‘Why is it Wrong’?: Conceptualisations of Sexual Wrongdoing and Sexual Ethics among Gay-Identifying Malaysian Men


FacebookTwitterWhatsAppEmailBlogger Post
Doing Asian Theological Ethics

Doing Asian Theological Ethics

Goh, Joseph N. “Why is it Wrong’?: Conceptualisations of Sexual Wrongdoing and Sexual Ethics among Gay-Identifying Malaysian Men.” In Doing Asian Theological Ethics in a Cross-Cultural and Interreligious Context, edited by Yiu Sing Lúcás Chan, James F. Keenan and Shaji George Kochuthara, 347-360. Bengaluru, India: Dharmaram Publications, 2016.

Abstract

This essay is a critical investigation of the conceptualisations of sexual wrongdoing and ethics among gay-identifying Malaysian men. My focus here is on the lived experiences of two gay-identifying Malaysian men who profess to be non-practising Roman Catholics, and whose narratives bespeak their struggles in negotiating their sexualities and their understandings of religious ethics. This essay is derived from a larger qualitative research project in which I conducted face-to-face, in-depth interviews with thirty non-heteronormative Malaysian men in order to analyse and interpret the meanings of their sexual identifyings and practices, as well as the connections and/or conflicts between their sexualities and sense of the transcendent. In this essay, I use a Constructivist Grounded Theory Methodology to analyse, interpret and theorise the narratives of these two men on their constructions of sexual wrongdoing and personal ethico-spiritual spaces that can accommodate their sexualities. These spaces draw on Buddhist insights and deferential attitudes towards fellow human subjects. My theorisations are further fortified by the works of theological ethicists from diverse Christian traditions and insights. This investigation reveals that these men conceptualise sexual wrongdoings as religio-theological transgression and sexual disregard, and provide alternative conceptualisations of sexual ethics as respect for oneself and others within a sexually-affirming spiritual ethos.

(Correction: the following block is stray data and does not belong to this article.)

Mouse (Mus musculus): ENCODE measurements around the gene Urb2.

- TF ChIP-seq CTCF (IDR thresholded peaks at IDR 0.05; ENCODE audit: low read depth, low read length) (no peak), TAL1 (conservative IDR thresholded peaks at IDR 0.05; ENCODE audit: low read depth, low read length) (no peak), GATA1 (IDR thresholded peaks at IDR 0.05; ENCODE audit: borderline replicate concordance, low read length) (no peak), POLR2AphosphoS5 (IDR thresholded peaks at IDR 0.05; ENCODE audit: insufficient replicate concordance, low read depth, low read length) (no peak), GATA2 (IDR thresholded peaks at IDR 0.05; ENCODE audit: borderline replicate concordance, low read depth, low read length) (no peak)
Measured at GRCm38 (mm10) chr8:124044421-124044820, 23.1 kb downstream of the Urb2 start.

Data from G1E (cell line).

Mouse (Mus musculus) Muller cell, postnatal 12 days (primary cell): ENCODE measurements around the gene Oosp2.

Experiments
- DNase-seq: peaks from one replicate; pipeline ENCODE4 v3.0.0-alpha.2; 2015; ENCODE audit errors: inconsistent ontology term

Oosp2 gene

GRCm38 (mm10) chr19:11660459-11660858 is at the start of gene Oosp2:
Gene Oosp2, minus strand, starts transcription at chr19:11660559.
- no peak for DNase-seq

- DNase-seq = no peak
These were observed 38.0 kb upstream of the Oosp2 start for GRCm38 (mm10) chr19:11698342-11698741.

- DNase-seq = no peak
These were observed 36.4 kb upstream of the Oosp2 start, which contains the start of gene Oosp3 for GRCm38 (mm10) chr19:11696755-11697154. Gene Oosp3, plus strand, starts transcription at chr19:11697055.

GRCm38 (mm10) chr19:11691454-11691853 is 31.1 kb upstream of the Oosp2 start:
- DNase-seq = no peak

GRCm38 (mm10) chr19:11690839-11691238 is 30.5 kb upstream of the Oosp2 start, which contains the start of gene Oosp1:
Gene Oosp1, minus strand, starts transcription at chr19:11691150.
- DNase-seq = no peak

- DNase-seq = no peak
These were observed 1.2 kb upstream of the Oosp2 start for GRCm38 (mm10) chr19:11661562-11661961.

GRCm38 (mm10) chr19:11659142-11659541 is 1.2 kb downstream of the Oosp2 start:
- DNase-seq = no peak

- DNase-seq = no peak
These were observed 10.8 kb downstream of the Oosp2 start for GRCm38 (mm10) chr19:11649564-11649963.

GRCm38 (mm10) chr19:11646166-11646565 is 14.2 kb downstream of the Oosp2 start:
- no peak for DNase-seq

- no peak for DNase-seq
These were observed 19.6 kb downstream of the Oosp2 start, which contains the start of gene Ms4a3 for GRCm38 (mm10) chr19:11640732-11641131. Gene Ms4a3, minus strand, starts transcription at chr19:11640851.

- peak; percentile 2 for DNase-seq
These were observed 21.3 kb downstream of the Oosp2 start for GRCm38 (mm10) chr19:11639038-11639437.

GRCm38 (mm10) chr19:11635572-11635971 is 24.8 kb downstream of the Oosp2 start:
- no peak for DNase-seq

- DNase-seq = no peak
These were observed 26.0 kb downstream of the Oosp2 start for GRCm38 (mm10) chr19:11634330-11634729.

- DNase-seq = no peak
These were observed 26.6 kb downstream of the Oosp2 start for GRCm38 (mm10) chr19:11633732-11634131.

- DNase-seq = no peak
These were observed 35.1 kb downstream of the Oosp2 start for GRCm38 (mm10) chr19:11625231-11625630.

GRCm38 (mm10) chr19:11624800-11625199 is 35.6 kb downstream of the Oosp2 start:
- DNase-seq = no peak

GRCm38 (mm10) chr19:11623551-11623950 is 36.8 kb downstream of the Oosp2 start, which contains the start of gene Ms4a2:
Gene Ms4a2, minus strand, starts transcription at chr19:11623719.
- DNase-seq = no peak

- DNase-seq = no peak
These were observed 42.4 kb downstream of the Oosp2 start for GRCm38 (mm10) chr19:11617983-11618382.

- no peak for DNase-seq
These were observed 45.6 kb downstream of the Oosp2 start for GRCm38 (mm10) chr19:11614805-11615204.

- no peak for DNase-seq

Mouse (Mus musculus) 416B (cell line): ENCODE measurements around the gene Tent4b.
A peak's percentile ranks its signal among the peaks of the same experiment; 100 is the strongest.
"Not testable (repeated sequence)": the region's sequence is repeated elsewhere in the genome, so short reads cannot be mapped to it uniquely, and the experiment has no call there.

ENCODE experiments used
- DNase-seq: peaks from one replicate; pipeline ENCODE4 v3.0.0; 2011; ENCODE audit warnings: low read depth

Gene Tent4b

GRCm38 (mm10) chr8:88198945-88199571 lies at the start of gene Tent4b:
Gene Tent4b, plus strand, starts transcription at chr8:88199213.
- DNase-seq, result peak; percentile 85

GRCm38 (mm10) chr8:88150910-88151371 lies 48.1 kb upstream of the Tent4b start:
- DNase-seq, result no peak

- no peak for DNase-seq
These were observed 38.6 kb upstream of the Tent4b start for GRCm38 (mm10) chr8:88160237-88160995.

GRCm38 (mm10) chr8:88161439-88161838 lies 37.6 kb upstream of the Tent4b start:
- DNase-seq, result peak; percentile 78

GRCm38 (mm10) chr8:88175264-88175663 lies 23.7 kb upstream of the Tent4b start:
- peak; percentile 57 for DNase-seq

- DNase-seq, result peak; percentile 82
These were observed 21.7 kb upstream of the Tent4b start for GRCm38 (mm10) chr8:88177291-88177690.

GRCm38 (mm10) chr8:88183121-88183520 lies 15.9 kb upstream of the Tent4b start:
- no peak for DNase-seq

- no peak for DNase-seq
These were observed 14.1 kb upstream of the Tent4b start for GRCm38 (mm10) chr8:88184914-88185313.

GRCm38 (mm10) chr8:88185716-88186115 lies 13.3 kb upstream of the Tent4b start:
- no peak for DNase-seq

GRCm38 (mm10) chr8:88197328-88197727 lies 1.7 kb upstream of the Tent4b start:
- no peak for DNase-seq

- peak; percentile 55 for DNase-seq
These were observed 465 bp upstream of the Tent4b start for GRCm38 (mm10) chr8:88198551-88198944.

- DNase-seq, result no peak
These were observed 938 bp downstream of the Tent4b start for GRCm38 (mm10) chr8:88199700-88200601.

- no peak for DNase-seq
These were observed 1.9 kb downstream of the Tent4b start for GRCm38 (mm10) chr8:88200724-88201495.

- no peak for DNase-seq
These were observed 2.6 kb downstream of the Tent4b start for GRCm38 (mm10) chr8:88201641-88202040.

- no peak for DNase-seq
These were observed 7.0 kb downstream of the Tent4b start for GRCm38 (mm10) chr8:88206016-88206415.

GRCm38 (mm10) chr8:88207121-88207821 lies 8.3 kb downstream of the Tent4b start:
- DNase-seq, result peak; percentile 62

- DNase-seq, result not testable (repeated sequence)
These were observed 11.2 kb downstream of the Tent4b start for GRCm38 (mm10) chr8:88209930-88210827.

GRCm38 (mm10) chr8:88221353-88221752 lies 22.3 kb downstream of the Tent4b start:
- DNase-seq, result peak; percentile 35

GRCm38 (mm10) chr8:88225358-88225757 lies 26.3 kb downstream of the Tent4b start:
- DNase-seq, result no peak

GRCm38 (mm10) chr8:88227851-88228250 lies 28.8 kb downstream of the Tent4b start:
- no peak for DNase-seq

Key Words: gay, Malaysia, Roman Catholic, sexual ethics, spirituality


Print pagePDF pageEmail page

Comments

comments